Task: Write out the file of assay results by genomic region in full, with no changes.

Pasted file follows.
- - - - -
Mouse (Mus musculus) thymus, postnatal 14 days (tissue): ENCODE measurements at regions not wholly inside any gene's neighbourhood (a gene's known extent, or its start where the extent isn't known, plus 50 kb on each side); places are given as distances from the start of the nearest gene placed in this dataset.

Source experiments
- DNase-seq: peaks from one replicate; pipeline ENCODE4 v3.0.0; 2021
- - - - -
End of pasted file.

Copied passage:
Mouse (Mus musculus) thymus, postnatal 14 days (tissue): ENCODE measurements at regions not wholly inside any gene's neighbourhood (a gene's known extent, or its start where the extent isn't known, plus 50 kb on each side); places are given as distances from the start of the nearest gene placed in this dataset.

Source experiments
- DNase-seq: peaks from one replicate; pipeline ENCODE4 v3.0.0; 2021